C 309 E/210 (2002/C 309 E/242

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Official Journal of the European Communities WRITTEN QUESTION E-2214/02 by André Brie (GUE/NGL) to the Commission (22 July 2002) Subject: European Capitals of Culture new selection procedure

EN

12.12.2002

According to an announcement on the new selection procedure for the European Capitals of Culture, the order in which Member States will hold the event has already been decided for the period 2005-2019 (Ireland in 2005, Greece in 2006, Luxembourg in 2007, United Kingdom in 2008, etc.). In view of the European Union’s forthcoming enlargement to include the countries of Central and Eastern Europe, can the Commission state why not a single applicant country was considered? Would not such a decision by the Commission have constituted a positive signal, one which would take into account the cultural contribution which may be expected from the new Member States?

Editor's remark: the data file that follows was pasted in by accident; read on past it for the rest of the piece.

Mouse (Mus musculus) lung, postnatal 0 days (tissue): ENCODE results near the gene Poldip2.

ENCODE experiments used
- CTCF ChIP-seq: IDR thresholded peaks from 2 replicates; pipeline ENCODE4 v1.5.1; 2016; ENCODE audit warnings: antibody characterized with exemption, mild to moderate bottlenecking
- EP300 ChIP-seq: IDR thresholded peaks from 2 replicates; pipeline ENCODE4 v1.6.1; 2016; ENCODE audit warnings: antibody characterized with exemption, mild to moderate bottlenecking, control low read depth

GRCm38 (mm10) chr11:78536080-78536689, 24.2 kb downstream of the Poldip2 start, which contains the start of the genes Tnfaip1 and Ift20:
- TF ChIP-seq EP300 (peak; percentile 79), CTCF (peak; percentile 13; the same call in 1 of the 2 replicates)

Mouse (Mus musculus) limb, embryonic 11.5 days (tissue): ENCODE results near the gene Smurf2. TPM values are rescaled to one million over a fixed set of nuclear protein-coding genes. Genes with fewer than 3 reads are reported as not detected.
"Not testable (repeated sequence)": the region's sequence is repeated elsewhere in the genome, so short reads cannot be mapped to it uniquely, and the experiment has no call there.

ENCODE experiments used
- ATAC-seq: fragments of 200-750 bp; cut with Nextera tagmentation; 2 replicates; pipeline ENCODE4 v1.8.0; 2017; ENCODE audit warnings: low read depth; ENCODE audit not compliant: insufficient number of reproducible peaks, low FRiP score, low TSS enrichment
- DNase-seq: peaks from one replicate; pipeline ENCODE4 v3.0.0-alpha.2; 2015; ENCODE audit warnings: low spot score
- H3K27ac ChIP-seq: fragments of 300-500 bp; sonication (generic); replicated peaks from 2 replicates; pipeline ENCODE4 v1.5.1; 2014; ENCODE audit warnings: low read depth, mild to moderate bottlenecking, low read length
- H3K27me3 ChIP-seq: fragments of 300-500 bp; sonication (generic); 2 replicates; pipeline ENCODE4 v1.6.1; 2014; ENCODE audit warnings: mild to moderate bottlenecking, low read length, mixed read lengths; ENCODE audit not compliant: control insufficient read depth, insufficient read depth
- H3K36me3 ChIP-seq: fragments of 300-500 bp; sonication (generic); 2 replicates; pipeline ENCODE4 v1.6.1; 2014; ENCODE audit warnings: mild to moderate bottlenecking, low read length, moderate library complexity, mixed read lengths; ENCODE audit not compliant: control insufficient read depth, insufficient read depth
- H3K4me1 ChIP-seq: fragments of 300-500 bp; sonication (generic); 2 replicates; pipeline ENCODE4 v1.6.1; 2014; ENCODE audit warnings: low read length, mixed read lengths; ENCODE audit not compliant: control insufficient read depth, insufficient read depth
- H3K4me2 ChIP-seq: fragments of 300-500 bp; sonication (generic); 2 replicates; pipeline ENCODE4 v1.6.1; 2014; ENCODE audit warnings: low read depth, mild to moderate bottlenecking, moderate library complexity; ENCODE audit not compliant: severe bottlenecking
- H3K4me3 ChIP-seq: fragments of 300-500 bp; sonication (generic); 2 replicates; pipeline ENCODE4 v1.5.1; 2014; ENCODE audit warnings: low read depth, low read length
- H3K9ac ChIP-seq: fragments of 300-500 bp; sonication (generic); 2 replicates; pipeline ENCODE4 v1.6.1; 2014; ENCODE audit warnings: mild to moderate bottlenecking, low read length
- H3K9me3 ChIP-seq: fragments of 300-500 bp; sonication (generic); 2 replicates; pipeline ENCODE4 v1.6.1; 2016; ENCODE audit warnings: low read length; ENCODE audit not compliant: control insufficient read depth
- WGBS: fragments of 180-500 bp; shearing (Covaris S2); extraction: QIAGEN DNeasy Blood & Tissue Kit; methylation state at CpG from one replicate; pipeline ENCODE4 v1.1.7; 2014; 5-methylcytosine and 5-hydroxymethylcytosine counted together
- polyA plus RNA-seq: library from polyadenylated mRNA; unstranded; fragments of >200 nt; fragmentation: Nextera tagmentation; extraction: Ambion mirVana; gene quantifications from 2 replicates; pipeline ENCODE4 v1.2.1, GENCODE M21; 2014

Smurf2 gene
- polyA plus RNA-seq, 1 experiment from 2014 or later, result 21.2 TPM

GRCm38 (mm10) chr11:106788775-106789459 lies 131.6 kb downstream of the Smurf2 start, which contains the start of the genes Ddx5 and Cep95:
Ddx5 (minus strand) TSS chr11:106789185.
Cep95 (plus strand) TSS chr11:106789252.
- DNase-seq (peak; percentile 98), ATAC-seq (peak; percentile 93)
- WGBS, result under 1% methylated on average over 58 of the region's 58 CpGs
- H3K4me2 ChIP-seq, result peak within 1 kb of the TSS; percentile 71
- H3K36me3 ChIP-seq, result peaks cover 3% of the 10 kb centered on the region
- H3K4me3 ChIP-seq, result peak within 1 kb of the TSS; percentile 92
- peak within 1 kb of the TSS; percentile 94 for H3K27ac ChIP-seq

Answer given by Mrs Reding on behalf of the Commission (20 September 2002) The system for designating the European Capital of Culture and the list of Member States, indicating the order in which they will hold the event, are set out in Decision 1419/1999/EC of the European Parliament and of the Council of 25 May 1999 establishing a Community action for the European Capital of Culture event for the years 2005 to 2019 (1). The Commission agrees with the Honourable Member on the subject of candidate country participation. In fact, in its initial proposal (2), it specifically stated that the associated countries of Central and Eastern Europe, Cyprus, third countries which had concluded Cooperation Agreements containing a cultural clause and the countries of the European Economic Area would be allowed to participate in this initiative. It is nevertheless important to note that Article 4 of the Decision provides for participation of third countries in the initiative and sets out the procedure clearly. This Article stipulates that European nonmember countries may participate in the Community action for the European Capital of Culture event for the years 2005 to 2019. Any such country may nominate one city as a European Capital of Culture and should notify its nomination to the European Parliament, the Council, the Commission and the Committee of the Regions. The Council, acting unanimously on a recommendation from the Commission, shall officially designate one of these nominated cities as a European Capital of Culture for each year.